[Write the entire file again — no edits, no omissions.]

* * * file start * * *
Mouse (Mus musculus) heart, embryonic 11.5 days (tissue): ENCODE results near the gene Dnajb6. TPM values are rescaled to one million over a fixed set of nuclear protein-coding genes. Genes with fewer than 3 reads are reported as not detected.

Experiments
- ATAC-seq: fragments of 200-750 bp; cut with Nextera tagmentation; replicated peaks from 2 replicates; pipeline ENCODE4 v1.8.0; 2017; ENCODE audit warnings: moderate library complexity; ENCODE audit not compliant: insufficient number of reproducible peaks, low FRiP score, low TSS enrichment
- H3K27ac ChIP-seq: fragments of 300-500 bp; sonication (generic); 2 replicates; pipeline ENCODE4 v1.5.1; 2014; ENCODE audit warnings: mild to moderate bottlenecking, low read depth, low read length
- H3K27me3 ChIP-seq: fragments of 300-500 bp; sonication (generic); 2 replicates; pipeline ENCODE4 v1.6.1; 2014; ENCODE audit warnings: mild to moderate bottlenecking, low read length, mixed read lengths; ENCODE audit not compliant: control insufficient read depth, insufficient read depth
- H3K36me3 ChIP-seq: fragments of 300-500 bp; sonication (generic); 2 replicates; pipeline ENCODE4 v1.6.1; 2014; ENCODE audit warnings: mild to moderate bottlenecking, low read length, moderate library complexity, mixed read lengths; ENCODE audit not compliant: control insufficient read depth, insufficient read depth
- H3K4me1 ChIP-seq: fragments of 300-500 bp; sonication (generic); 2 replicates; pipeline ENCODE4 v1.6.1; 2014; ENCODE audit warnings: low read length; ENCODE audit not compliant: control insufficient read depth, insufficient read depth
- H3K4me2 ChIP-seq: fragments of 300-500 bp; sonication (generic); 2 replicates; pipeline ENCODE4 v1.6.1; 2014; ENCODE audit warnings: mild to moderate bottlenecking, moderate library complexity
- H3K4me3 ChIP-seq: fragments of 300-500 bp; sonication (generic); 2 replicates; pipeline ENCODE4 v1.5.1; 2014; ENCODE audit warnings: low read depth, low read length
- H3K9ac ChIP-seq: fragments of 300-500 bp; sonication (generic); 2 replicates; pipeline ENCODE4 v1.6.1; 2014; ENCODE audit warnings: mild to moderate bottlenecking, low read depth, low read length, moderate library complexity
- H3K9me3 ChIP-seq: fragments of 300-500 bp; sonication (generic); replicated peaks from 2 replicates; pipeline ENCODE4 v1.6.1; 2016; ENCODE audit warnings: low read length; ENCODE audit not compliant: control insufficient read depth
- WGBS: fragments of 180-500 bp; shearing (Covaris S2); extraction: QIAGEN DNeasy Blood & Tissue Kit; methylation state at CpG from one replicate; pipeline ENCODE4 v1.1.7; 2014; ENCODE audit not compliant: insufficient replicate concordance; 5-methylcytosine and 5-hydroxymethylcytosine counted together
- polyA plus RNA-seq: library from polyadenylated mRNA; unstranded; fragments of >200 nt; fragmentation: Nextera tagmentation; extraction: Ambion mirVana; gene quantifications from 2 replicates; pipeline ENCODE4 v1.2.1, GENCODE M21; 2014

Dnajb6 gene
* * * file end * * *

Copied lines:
Mouse (Mus musculus) heart, embryonic 11.5 days (tissue): ENCODE results near the gene Dnajb6. TPM values are rescaled to one million over a fixed set of nuclear protein-coding genes. Genes with fewer than 3 reads are reported as not detected.

Experiments
- ATAC-seq: fragments of 200-750 bp; cut with Nextera tagmentation; replicated peaks from 2 replicates; pipeline ENCODE4 v1.8.0; 2017; ENCODE audit warnings: moderate library complexity; ENCODE audit not compliant: insufficient number of reproducible peaks, low FRiP score, low TSS enrichment
- H3K27ac ChIP-seq: fragments of 300-500 bp; sonication (generic); 2 replicates; pipeline ENCODE4 v1.5.1; 2014; ENCODE audit warnings: mild to moderate bottlenecking, low read depth, low read length
- H3K27me3 ChIP-seq: fragments of 300-500 bp; sonication (generic); 2 replicates; pipeline ENCODE4 v1.6.1; 2014; ENCODE audit warnings: mild to moderate bottlenecking, low read length, mixed read lengths; ENCODE audit not compliant: control insufficient read depth, insufficient read depth
- H3K36me3 ChIP-seq: fragments of 300-500 bp; sonication (generic); 2 replicates; pipeline ENCODE4 v1.6.1; 2014; ENCODE audit warnings: mild to moderate bottlenecking, low read length, moderate library complexity, mixed read lengths; ENCODE audit not compliant: control insufficient read depth, insufficient read depth
- H3K4me1 ChIP-seq: fragments of 300-500 bp; sonication (generic); 2 replicates; pipeline ENCODE4 v1.6.1; 2014; ENCODE audit warnings: low read length; ENCODE audit not compliant: control insufficient read depth, insufficient read depth
- H3K4me2 ChIP-seq: fragments of 300-500 bp; sonication (generic); 2 replicates; pipeline ENCODE4 v1.6.1; 2014; ENCODE audit warnings: mild to moderate bottlenecking, moderate library complexity
- H3K4me3 ChIP-seq: fragments of 300-500 bp; sonication (generic); 2 replicates; pipeline ENCODE4 v1.5.1; 2014; ENCODE audit warnings: low read depth, low read length
- H3K9ac ChIP-seq: fragments of 300-500 bp; sonication (generic); 2 replicates; pipeline ENCODE4 v1.6.1; 2014; ENCODE audit warnings: mild to moderate bottlenecking, low read depth, low read length, moderate library complexity
- H3K9me3 ChIP-seq: fragments of 300-500 bp; sonication (generic); replicated peaks from 2 replicates; pipeline ENCODE4 v1.6.1; 2016; ENCODE audit warnings: low read length; ENCODE audit not compliant: control insufficient read depth
- WGBS: fragments of 180-500 bp; shearing (Covaris S2); extraction: QIAGEN DNeasy Blood & Tissue Kit; methylation state at CpG from one replicate; pipeline ENCODE4 v1.1.7; 2014; ENCODE audit not compliant: insufficient replicate concordance; 5-methylcytosine and 5-hydroxymethylcytosine counted together
- polyA plus RNA-seq: library from polyadenylated mRNA; unstranded; fragments of >200 nt; fragmentation: Nextera tagmentation; extraction: Ambion mirVana; gene quantifications from 2 replicates; pipeline ENCODE4 v1.2.1, GENCODE M21; 2014

Dnajb6 gene